cover image Into the Bright Sunshine: Young Hubert Humphrey and the Fight for Civil Rights

Into the Bright Sunshine: Young Hubert Humphrey and the Fight for Civil Rights

Samuel G. Freedman. Oxford Univ, $29.95 (336p) ISBN 978-0-197-53519-6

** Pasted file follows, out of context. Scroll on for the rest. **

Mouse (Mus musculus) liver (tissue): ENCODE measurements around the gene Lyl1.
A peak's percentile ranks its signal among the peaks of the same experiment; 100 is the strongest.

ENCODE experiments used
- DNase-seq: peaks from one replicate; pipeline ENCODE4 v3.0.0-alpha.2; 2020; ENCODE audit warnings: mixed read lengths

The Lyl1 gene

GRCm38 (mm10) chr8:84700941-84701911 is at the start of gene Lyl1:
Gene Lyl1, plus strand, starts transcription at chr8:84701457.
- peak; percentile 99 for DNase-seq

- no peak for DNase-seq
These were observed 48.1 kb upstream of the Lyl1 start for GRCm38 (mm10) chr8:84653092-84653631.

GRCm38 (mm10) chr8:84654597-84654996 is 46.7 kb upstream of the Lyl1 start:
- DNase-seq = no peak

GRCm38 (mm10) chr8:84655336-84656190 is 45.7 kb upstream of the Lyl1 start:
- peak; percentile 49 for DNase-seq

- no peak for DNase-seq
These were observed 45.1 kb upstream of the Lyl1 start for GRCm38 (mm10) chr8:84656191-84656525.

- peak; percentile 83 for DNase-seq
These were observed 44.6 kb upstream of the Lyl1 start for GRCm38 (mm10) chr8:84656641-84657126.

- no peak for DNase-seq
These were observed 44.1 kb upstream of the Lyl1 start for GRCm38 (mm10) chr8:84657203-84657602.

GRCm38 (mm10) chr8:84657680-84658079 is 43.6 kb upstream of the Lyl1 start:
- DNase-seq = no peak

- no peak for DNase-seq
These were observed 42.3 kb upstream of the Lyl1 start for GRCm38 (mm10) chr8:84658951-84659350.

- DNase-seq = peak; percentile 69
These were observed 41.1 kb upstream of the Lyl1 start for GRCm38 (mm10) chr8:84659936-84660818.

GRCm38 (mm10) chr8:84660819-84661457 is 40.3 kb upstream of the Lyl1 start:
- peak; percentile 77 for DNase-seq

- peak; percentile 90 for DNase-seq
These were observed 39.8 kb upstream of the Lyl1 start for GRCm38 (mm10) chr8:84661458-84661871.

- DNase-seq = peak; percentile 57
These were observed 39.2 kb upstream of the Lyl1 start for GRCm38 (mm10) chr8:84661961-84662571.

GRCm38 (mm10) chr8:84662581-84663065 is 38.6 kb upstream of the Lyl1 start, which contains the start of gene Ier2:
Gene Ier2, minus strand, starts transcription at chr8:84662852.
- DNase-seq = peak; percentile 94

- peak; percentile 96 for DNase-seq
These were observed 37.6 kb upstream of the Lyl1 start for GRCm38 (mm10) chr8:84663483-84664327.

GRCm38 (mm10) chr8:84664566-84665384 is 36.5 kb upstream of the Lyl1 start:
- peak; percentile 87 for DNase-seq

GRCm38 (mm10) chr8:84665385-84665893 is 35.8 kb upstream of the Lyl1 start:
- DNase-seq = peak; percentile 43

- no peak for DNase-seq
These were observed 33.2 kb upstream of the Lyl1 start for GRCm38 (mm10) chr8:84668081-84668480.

Columbia journalism professor Freedman (Breaking the Line) reexamines the legacy of liberal politician Hubert Humphrey (1911–1978) in this comprehensive account. While Humphrey is best remembered for his tenure as Lyndon Johnson’s vice president and his unsuccessful bid for the White House in 1968, Freedman argues that he played a highly consequential role in the civil rights movement. During the contentious 1948 Democratic National Convention, Humphrey’s passionate endorsement of a robust civil rights platform (in the face of vigorous opposition by President Truman and Southern Democrats) set the stage, according to Freedman, for later victories such as the 1964 Civil Rights Act (which Humphrey himself helped floor-manage as a senator). Alongside a granular account of the behind-the-scenes dynamics of the convention, Freedman takes a deep dive into his subject’s personal life, with a focus on his early experiences of racism and antisemitism. Elected mayor of Minneapolis while in his 30s, Humphrey helped make the city one of the only in the nation “where a wronged job applicant could count on the government as an ally.” In the process, he became so hated by the racist right that an attempt was made on his life—and also popular enough to win a U.S. Senate seat in 1948. Freedman is no hagiographer, and notes Humphrey’s missteps, especially while serving as vice president, and his willingness to engage in dirty politics. The result is candid political biography. (July)